About 2500 frontline Qantas and Jetstar staff have been stood down for an estimated two months as travel around Australia plunges due to Covid-19 outbreaks.
The airline says it is not expecting Sydney to open up for two months and the challenge to resume international flying resumed.
Capacity has been slashed across the Tasman with the bubble pause and Qantas Group chief executive Alan Joyce said domestic flying which had been running close to pre-pandemic levels was down to 40 per cent of normal following outbreaks in New South Wales and other states.
Air New Zealand said to date it had not stood any staff down due to the transtasman bubble closing.
''Our A320 crew who operate quarantine free travel on the Tasman also work across our domestic network which is currently operating at above pre-Covid-19 levels,'' said a spokeswoman.
During the past two weeks up to half the Australian population has been under lockdown.
He said while there were no job losses expected, the decision today would directly impact domestic pilots, cabin crew and airport workers, mostly in New South Wales but also in other states given the nature of airline networks.
Staff will be given two weeks' notice before the stand-down takes effect, with pay continuing until mid-August.
''This is clearly the last thing we want to do, but we're now faced with an extended period of reduced flying and that means no work for a number of our people,'' he said.
The airline had absorbed a significant amount of cost since these recent lockdowns started and continued paying staff their full rosters despite thousands of cancelled flights.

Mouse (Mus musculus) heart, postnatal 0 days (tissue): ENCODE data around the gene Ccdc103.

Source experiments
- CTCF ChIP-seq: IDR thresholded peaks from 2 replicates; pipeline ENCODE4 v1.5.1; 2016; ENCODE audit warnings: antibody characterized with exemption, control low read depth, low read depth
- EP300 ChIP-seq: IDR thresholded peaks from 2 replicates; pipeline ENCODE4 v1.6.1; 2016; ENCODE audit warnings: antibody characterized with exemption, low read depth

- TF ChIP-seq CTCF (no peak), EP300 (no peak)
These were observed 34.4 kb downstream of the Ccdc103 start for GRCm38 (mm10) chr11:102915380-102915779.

"Hopefully, once other states open back up to South Australia and Victoria in the next week or so, and the current outbreak in Brisbane is brought under control, our domestic flying will come back to around 50 to 60 per cent of normal levels,'' said Joyce.
Income support in the form of government disaster payments would be key to helping eligible employees get through this ''challenging period'' and Qantas welcomed the targeted Federal Government support offered for those stood down outside of declared hotspots and to retain domestic aviation capability.
Joyce said the difficult decision to trigger stand-downs reflected the reality confronting many businesses operating in New South Wales.
"Based on current case numbers, it's reasonable to assume that Sydney's borders will be closed for at least another two months. We know it will take a few weeks once the outbreak is under control before other states open to New South Wales and normal travel can resume.''
However, travel could resume quickly.
"Fortunately, we know that once borders do reopen, travel is at the top of people's list and flying tends to come back quickly, so we can get our employees back to work.
"This time last year when we had more than 20,000 employees were stood down and most of our aircraft in hibernation for months on end."
Joyce said the vaccine rollout mean the end was in sight and the concept of lockdowns will be a thing of the past.
He urged Australians to get vaccinated.
"The challenge around opening international borders remains. There are still several thousand Qantas and Jetstar crew who normally fly internationally and who have been on long periods of stand down since the pandemic began,'' he said.
''Higher vaccination rates are also key to being able to fly overseas again, and finally getting all our people back to work."
While Australian domestic travel has plummeted in the United States air travel is hitting new pandemic-era highs, and airlines are scrambling to keep up with the summer-vacation crowds.
Despite rising numbers of coronavirus infections fueled by the delta variant, the Associated Press reports the US set another recent high mark for air travel on Sunday, with more than 2.2 million people going through airport checkpoints.
That is nearly 11,000 more people screened than July 18, and the highest number since February 28, 2020, before the US felt the full brunt of the pandemic.
However, air travel was still down 17 per cent this past Sunday from the same Sunday in 2019.